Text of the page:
Florideophyceae | Gigartinales
Environment / Climate / Range
Epiphytic; depth range 1 - 31 m (Ref. 102164). Tropical
Indo-Pacific and Atlantic Ocean.
Length at first maturity / Size / Weight / Age
Maturity: Lm ?  range ? - ? cm
Source of protein and carrageenan; used for human consumption, as animal feed, medicine (antitumor) and as fertilizer; used as coconut manure in Brazil and West Indies (Ref. 80758); of low commercial interest internationally as carrageenan source (Ref. 82223). Hypnea plants have compounds with medical and pharmaceutical uses such as muscle relaxants and blood agglutinins (reviewed in Schenkman, 1989) (Ref. 82232). Inhabits well in rocky habitats exposed to moderate wave action, usually lodged between coral rocks in subtidal areas (Ref. 80758); found in the high subtidal or lower intertidal zones of relatively sheltered rockflats or mudflats and sandbanks, restricted to areas where persistent low water salinity was likely to be rare (Ref. 82232). Thomas Subbaramaiah (1994) reported that growth of H. pannosa in Mandapam, India was best at lower temperatures and higher salinities (Ref. 82232). In Corpus Cristi, Suva Harbour, Fiji, H. pannosa were found but not very abundant; in Nasese/Nasova (near Ratu Sukuna Road junction), Suva Harbour, Fiji, plants of H. pannosa were abundant, but fairly small. Hypnea was very stunted, being usually >50 mm in length and often covered with filamentous epiphytes. In Draunibota Island, Suva Harbour, Fiji, isolated small H. pannosa plants were found entangled with turtlegrasses, but were not abundant. The sandee lee side of Tokatoka ni Kubu Reef has scattered plants of G.maramae and H. pannosa. In Laucala Island, Suva Harbour, Fiji, attached to or entangled with the turtlegrasses were small (>100 mm) seaweed plants identified as Gracilaria maramae and Hypnea pannosa (Ref. 82232).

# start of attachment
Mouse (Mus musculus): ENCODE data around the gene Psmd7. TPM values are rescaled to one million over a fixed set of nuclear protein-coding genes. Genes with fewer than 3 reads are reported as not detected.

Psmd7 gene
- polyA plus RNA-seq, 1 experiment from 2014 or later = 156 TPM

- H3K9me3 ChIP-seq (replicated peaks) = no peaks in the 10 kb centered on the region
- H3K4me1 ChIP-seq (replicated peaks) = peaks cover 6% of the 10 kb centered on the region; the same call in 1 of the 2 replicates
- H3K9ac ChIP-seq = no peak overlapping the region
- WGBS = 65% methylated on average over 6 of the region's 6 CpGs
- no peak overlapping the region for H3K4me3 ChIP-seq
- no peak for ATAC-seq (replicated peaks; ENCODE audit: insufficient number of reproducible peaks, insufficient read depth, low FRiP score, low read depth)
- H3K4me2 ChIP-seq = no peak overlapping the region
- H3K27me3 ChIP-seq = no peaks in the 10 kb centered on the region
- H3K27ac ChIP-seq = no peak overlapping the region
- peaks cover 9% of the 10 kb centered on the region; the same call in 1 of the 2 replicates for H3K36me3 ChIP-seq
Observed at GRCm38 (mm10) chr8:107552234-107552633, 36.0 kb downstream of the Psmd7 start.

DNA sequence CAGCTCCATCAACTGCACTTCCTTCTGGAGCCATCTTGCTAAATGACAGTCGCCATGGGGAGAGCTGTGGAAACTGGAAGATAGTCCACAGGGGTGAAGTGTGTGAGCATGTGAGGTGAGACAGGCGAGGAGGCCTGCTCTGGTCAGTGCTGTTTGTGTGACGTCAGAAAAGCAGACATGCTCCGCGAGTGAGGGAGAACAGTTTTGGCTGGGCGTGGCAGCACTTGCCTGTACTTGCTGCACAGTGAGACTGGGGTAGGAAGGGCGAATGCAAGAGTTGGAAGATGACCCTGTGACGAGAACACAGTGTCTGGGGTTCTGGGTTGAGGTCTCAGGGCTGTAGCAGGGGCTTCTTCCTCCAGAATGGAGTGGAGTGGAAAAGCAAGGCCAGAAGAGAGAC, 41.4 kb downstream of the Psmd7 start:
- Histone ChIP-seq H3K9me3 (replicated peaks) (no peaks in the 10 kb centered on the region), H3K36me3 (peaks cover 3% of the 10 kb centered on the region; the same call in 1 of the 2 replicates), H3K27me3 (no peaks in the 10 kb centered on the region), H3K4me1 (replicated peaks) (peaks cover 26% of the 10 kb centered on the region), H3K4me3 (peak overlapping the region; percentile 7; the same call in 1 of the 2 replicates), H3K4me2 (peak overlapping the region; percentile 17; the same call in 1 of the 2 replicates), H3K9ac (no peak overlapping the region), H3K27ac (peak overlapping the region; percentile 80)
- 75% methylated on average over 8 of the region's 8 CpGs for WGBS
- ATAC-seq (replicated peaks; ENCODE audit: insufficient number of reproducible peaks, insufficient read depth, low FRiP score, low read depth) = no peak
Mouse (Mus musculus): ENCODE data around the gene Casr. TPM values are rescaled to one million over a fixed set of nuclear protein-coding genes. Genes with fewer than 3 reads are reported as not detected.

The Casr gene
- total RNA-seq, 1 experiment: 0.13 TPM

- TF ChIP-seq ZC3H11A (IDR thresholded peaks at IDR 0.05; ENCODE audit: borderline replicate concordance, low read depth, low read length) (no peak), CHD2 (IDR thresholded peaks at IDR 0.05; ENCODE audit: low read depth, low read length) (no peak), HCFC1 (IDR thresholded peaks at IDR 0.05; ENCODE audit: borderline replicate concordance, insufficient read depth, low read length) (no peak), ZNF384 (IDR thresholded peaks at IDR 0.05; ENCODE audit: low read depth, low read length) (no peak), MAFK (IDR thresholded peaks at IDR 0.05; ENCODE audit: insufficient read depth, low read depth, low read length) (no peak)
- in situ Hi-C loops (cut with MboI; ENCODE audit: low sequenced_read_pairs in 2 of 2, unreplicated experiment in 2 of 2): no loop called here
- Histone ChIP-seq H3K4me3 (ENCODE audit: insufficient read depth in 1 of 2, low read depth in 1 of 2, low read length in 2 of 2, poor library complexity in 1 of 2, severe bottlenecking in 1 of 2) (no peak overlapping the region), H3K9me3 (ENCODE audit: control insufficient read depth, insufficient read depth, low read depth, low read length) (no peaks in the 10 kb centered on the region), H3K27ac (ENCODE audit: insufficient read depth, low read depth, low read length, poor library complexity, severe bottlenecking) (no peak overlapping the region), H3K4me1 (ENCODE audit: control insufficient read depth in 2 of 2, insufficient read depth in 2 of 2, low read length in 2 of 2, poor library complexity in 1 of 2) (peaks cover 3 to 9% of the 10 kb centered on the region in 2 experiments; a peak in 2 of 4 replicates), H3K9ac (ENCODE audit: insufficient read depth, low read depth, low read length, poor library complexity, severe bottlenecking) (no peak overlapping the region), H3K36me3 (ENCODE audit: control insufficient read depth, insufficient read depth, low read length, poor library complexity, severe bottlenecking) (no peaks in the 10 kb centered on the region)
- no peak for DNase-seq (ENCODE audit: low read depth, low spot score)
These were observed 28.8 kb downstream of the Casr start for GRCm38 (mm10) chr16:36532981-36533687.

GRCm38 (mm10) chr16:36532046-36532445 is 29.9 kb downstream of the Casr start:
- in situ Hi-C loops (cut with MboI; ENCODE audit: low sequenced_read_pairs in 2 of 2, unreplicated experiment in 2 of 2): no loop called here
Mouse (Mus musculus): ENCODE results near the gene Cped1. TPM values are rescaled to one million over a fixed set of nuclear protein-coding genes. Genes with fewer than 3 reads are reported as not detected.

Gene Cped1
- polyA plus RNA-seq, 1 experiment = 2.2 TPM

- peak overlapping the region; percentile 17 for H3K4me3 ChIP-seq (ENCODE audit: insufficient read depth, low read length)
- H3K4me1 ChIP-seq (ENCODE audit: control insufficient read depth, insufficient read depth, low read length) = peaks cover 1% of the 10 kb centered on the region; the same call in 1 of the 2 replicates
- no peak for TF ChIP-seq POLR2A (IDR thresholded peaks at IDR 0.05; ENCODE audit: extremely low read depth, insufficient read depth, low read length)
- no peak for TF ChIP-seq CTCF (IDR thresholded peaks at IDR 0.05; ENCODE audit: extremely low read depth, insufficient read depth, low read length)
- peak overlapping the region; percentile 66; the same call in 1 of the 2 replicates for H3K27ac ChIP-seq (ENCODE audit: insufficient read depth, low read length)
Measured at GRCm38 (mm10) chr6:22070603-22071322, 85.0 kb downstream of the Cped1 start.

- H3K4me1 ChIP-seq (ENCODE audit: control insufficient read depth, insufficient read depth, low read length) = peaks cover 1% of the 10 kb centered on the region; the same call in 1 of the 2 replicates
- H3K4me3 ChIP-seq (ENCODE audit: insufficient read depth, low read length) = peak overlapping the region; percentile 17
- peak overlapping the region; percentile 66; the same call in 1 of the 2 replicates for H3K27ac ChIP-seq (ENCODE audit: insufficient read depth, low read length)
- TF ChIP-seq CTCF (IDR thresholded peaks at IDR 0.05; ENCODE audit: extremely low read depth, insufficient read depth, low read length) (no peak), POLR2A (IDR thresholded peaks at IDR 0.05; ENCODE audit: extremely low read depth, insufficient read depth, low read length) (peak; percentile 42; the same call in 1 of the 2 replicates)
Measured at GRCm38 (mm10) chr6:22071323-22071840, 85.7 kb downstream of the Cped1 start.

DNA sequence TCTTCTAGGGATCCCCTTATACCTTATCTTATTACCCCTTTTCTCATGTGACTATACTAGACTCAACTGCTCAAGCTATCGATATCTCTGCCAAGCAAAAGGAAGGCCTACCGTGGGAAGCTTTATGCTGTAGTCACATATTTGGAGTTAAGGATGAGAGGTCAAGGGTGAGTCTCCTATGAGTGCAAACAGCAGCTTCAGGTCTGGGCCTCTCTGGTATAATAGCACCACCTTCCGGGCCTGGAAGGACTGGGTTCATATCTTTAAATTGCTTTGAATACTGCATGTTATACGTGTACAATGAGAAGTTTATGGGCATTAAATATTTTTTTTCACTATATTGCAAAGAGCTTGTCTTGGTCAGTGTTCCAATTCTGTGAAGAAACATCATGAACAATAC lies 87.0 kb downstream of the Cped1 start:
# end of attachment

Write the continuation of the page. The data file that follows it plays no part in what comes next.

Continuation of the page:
Life cycle and mating behavior
Maturity | Reproduction | Spawning | Eggs | Fecundity | Larvae
Guiry, M.D. and G.M. Guiry. 2009. (Ref. 80701)
Thalli prostrate, greenish to purple, forming thick clumps of intricating branches on rocky substrate. Branches terete to slightly compressed, 1.5 to 3 mm broad. Branching irregularly alternate to opposite, forming wide angles and rounded axils. Branches divided into short stubby spines at the terminal portion; the short ultimate branchlets are characteristically stout, stubby, and spinose. Thalli up to 8 cm in height (Ref. 80758).
IUCN Red List Status (Ref. 114614)
CITES status (Ref. 94142)
Threat to humans
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Estimates of some properties based on models
): 22.7 - 29.2, mean 28.1 (based on 4511 cells; Ref. 115970